Across a Star-Swept Sea by Diana Peterfreund
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Release Date: October 15th 2013
Publisher: Balzer + Bray
Series: For Darkness Shows the Stars #2, companion novel that can stand alone
Goodreads description: Centuries after wars nearly destroyed civilization, the two islands of New Pacifica stand alone, a terraformed paradise where even the Reduction—the devastating brain disorder that sparked the wars—is a distant memory. Yet on the isle of Galatea, an uprising against the ruling aristocrats has turned deadly. The revolutionaries’ weapon is a drug that damages their enemies’ brains, and the only hope is rescue by a mysterious spy known as the Wild Poppy.
On the neighboring island of Albion, no one suspects that the Wild Poppy is actually famously frivolous aristocrat Persis Blake. The teenager uses her shallow, socialite trappings to hide her true purpose: her gossipy flutternotes are encrypted plans, her pampered sea mink is genetically engineered for spying, and her well-publicized new romance with handsome Galatean medic Justen Helo… is her most dangerous mission ever.
Though Persis is falling for Justen, she can’t risk showing him her true self, especially once she learns he’s hiding far more than simply his disenchantment with his country’s revolution and his undeniable attraction to the silly socialite he’s pretending to love. His darkest secret could plunge both islands into a new dark age, and Persis realizes that when it comes to Justen Helo, she’s not only risking her heart, she’s risking the world she’s sworn to protect.
In this thrilling adventure inspired by The Scarlet Pimpernel, Diana Peterfreund creates an exquisitely rendered world where nothing is as it seems and two teens with very different pasts fight for a future only they dare to imagine.
Across a Star-Swept Sea was on my fall TBR (and yes I’m still working on that!) because I liked For Darkness Shows the Stars. I actually have a post drafted for FDStS but my thoughts were messy and it never really evolved into a publishable review. Hopefully this one will be better!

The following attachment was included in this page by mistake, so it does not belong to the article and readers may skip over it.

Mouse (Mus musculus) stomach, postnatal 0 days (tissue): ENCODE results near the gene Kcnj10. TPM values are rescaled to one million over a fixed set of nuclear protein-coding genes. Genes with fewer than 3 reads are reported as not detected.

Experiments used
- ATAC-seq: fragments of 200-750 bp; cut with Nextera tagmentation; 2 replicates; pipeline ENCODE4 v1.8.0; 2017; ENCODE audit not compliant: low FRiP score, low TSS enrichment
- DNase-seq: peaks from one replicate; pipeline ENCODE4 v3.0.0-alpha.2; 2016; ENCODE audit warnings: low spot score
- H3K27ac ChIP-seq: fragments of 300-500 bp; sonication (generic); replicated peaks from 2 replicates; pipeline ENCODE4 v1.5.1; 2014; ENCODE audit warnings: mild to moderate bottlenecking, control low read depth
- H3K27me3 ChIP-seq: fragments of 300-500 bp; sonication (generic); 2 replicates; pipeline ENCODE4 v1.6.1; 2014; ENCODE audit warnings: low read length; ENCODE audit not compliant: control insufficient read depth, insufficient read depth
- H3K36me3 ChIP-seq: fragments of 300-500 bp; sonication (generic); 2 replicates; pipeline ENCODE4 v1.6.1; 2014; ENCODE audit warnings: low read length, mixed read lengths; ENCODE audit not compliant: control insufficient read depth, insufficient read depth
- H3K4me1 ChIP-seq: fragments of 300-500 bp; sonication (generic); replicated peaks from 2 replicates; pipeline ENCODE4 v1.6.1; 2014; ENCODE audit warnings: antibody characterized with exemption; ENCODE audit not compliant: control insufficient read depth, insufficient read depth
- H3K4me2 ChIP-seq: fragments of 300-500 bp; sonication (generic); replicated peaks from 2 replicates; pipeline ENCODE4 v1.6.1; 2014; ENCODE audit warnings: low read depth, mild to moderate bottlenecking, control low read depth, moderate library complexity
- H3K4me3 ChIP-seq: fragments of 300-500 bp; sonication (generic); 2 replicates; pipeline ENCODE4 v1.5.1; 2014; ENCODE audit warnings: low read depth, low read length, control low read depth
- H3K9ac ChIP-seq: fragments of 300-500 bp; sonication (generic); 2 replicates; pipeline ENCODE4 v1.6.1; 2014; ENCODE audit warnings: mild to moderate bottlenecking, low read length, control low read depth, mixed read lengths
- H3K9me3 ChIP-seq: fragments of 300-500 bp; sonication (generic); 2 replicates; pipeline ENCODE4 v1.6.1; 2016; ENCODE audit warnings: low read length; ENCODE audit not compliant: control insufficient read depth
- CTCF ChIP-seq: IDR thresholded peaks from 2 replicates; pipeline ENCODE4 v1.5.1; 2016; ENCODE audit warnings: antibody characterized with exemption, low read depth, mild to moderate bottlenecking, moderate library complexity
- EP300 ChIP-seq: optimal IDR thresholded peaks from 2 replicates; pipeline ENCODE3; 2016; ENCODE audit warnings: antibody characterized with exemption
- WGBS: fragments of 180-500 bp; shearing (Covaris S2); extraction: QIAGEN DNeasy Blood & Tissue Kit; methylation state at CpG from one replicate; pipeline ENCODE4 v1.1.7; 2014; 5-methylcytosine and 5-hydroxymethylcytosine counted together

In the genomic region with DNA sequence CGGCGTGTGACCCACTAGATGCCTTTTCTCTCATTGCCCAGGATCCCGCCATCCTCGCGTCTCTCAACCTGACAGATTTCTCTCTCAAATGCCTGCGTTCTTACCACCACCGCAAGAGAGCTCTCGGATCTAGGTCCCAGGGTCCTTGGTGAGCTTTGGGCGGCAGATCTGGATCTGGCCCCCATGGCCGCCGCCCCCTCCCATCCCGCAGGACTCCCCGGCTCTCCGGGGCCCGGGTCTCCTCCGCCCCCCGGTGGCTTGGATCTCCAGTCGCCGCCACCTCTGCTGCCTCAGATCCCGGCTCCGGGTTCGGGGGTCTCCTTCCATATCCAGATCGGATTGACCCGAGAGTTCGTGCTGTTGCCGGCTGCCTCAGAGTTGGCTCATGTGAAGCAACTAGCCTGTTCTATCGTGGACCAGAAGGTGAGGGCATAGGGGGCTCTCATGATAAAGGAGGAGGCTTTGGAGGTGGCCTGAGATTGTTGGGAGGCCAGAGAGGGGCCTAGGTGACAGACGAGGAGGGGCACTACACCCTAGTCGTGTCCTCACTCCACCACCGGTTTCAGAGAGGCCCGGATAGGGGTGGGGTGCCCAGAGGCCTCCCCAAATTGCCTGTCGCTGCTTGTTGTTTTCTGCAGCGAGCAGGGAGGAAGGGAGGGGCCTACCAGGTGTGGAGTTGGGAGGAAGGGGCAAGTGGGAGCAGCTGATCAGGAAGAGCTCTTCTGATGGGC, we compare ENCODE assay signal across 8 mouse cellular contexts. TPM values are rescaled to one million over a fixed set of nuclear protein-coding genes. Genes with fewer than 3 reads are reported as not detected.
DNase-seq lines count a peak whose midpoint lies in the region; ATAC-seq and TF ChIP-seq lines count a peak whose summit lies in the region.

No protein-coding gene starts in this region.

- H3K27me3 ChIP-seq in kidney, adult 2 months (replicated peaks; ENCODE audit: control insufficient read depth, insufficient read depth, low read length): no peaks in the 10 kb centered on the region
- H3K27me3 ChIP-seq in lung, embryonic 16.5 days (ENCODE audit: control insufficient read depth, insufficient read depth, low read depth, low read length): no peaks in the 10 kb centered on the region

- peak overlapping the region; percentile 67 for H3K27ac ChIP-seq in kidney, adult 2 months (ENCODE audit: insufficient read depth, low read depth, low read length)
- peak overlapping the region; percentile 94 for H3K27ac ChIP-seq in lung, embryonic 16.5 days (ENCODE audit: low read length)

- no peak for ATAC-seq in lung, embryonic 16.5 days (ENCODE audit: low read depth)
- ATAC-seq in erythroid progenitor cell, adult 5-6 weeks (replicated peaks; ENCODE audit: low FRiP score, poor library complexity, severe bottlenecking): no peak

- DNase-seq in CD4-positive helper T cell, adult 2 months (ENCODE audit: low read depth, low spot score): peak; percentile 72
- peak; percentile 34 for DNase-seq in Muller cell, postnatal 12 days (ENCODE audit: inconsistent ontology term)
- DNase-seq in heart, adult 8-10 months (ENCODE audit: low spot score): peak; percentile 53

This book is set in the same post-apocalyptic world as For Darkness Shows the Stars, where there have been wars that reset the population. Genetically modified foods (and I think other genetic modifications) altered human development and caused the Reduced, people who are mentally handicapped. People that abstained from the modifications and are unaffected are generally in power.
In Across a Star-Swept Sea, I will completely admit some of the politics kind of confused me. But, the story is based on the Scarlet Pimpernel, so think French Revolution-ish. Persis Blake is a wealthy friend of the Princess of a Albion, and the island of Galatea is in a state of revolution where the oppressed cured Reduced are now lashing out at anyone that had power, or anyone related to anyone that had power, in vicious ways. Persis Blake interferes with this as Wild Poppy. Justen is a medic from Galatea and doesn’t agree with what is happening, even though he’s grown up on the side that is currently in power. He goes to Albion for help/asylum and meets Persis, who purposely appears to be vapid and flaky. They pretend to be in a relationship. There are a whole lot of aspects to this story that are just really difficult for me to summarize quickly.
I liked Persis! She was smart and self-sacrificing. She worked hard to make a difference and help others. She wasn’t perfect, which made her interesting and realistic. She was also snarky and witty. Justen was interesting, but I don’t feel like I got to know him very well as a character. He was nice and wanted to help people, too. I liked their romance and wanted things to work out, but I didn’t feel extremely invested. I think it just needed more of them spending actual time together for me to feel like it was OMG amazing. I did think they were cute, but I needed more depth.
“Love was magma, shooting from the Earth. It had the potential to form pillars of rock that would last for a thousand years or plumes of ash that choked the sky.”
I already mentioned that there was a bit of confusion. I think that maybe some of the terms used might have been slightly confusing. I think the history of the islands and political groups needed more details, or at least details put together differently. But mainly it seemed to boil down to people not in power wanting power, people in power abusing power, and some people trying to fix things.
There was also a lot of medical stuff and genetic stuff going on that was both interesting and sometimes confusing. There’s a cure for the Reduced but the cure sometimes leads to another sickness. The people of Albion have palm ports, which are kind of like smart phones but are a part of the body, and they have to eat certain things to have energy to use them. They also have genetically engineered animals! Creepy but also cool.
There were also some interesting gender issues going on. I think the society and world operates on a patriarchal system, but a lot of people don’t agree with it. Some people seem to just accept it and others kind of go around it. It wasn’t just that that was the issue though, but the characters discussed the issue. I loved the discussion of it, and that the characters were realizing so many problems in their world and that was one of them.
I enjoyed Across a Star-Swept Sea! It kept me entertained and wanting more. I think it’s one I could probably read again at some point, too! I’m not sure if there are going to be more books set in this world, but I kind of hope so. It’s odd and can be slightly confusing, but I do like it. I do think the characters could use a bit of depth, and I think the romance could use a little bit more. I think you might like Across a Star-Swept Sea if you like dashing lady heroes in disguise and intelligent characters!